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Victorian and Edwardian Children's Fiction



The class of fiction held in this collection is distinctive both in content and appearance. It was produced from about 1860 to around the end of the First World War. It consists of stories and tales sometimes explicitly juvenile, but often advertised as both for the juvenile and adult reader, usually tending to moral improvement, frequently illustrated with woodcuts or engravings, and typically bound in bright decorated or pictorial cloth covers. It coincided with the movement towards popular education and mass literacy, which in England and America was stirring from the 1830s and 40s and in England culminated in compulsory, state-funded elementary education under Forster's Education Act of 1870.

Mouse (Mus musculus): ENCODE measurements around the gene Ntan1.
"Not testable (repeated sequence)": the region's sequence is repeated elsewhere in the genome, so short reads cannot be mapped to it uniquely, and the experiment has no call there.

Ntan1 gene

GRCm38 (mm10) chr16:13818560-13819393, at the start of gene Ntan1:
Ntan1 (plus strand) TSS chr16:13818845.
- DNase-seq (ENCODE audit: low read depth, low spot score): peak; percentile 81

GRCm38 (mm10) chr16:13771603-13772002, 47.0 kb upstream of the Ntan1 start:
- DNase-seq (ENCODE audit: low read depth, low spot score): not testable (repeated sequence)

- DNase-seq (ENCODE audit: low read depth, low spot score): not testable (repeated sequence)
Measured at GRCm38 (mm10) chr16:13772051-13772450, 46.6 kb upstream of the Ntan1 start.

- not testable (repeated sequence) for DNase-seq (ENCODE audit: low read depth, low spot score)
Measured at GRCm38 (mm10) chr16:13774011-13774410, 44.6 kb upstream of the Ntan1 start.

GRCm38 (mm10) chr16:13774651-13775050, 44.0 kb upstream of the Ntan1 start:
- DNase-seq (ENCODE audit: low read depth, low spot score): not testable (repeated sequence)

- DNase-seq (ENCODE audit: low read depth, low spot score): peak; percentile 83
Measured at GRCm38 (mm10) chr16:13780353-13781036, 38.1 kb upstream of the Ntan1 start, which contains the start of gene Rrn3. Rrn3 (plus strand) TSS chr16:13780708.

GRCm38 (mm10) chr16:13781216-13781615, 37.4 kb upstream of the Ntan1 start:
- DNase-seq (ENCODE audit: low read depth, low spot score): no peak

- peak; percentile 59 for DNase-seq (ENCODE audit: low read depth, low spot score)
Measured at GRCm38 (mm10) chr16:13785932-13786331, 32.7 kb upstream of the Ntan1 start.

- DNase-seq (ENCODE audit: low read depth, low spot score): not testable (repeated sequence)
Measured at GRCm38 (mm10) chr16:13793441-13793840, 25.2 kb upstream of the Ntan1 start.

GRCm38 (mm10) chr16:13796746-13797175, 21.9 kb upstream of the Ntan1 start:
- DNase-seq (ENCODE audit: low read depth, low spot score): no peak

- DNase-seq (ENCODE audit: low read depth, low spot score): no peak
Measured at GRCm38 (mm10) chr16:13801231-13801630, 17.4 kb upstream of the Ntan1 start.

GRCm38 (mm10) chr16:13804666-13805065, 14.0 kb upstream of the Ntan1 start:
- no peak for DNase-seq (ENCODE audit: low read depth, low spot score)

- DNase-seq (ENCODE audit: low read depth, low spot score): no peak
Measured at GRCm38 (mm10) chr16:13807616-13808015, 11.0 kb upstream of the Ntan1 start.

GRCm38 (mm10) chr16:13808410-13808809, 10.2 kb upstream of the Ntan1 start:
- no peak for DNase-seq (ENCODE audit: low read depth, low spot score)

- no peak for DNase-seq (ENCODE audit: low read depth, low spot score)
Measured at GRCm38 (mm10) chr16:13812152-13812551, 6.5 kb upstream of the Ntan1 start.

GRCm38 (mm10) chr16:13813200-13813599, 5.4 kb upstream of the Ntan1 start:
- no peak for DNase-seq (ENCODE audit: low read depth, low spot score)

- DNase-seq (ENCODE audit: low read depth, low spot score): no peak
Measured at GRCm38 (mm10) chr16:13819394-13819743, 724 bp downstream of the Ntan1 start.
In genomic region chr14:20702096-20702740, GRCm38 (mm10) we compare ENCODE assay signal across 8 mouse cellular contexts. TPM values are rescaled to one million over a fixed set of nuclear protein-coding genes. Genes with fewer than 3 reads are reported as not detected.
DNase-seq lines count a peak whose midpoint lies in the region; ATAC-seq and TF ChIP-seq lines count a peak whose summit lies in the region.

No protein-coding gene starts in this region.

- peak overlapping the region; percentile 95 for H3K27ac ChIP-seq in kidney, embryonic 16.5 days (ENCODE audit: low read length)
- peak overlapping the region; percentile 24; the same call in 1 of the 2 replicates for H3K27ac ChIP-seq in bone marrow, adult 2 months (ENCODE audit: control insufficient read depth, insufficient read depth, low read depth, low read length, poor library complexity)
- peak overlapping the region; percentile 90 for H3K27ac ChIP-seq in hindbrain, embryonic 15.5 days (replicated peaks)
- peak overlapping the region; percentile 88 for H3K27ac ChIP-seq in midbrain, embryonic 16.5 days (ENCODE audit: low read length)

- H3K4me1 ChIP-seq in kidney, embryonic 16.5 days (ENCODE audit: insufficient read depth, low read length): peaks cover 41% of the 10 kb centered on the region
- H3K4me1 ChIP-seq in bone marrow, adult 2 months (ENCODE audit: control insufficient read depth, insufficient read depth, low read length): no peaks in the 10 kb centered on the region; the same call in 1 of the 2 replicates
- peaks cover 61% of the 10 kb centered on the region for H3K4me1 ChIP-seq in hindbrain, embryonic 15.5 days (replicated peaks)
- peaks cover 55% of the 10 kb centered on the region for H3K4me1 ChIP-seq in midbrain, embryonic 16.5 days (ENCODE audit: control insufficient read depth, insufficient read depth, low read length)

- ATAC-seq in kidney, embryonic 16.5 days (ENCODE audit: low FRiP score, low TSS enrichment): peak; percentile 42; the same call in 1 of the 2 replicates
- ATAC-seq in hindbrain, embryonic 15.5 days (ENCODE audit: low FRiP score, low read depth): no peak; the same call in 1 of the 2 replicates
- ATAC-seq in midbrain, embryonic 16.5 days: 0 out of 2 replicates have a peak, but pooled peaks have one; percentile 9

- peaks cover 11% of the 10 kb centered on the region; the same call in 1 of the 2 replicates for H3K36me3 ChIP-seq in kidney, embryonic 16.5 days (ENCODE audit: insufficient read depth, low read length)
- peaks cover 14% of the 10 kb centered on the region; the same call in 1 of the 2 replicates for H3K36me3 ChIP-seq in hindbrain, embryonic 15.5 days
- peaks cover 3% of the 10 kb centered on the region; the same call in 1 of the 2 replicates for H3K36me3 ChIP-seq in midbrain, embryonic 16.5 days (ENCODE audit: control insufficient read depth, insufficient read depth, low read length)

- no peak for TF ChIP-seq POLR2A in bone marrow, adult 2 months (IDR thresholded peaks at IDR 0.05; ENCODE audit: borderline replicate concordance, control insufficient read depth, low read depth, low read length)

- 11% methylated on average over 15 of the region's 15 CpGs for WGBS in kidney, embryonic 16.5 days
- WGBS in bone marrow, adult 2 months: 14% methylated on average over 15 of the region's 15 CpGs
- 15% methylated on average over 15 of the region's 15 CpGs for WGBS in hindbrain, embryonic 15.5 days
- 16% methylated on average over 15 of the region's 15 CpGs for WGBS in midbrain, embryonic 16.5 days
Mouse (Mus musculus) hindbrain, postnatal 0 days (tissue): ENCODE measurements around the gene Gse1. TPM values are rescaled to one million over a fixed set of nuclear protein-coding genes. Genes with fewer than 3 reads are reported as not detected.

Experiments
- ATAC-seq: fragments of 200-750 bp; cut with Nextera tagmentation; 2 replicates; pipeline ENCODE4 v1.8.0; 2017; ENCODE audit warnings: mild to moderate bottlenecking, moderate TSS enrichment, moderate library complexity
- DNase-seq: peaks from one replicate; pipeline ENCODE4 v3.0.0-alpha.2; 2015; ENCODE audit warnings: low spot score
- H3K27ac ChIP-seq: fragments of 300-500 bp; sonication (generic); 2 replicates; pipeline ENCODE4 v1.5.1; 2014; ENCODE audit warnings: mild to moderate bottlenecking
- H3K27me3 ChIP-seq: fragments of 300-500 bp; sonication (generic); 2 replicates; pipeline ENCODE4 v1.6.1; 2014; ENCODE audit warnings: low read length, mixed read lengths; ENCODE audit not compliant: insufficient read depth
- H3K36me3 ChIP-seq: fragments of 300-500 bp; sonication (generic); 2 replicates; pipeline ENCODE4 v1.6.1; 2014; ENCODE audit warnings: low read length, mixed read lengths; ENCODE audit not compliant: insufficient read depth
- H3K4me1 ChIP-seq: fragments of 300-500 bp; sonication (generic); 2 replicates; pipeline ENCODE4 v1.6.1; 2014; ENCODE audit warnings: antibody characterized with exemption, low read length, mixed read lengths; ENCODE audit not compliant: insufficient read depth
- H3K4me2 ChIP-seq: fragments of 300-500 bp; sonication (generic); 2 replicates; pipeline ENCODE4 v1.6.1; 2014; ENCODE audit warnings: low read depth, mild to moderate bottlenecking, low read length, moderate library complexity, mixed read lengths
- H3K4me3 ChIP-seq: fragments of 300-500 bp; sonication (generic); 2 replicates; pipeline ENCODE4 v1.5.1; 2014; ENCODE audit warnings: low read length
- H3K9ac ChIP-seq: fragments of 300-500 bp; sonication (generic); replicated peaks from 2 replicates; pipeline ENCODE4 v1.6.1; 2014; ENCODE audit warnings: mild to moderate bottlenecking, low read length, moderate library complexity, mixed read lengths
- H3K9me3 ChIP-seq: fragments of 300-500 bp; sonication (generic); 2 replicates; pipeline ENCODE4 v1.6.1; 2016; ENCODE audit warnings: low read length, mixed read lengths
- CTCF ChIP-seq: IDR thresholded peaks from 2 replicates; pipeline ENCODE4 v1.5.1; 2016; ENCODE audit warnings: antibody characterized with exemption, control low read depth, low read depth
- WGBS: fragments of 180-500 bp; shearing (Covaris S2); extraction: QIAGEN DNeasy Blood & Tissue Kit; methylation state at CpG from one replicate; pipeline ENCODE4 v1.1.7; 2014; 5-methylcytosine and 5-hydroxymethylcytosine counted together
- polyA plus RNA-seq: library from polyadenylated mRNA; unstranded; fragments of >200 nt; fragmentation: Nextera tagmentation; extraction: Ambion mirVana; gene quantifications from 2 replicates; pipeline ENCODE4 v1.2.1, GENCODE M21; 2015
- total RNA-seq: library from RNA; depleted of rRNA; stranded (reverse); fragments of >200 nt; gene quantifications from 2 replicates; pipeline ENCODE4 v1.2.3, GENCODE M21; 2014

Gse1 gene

This sort of literature has its origins in the chapbook stories and poems printed from the 1780s onwards by people like Hannah More, and was connected with the Sunday School and Charity School Movement and the movement for popular education in general, particularly the education of the children of the poor of the rapidly expanding industrial towns and cities. These books were cheap, attractive, and often subsidized by their publishers; they were also accessible and easy to read. They were aimed largely at the young, semi-literate, and newly literate classes of late Victorian England, for use in the cottage, servant's quarters, school rooms, nurseries, orphanages, and Sunday schools.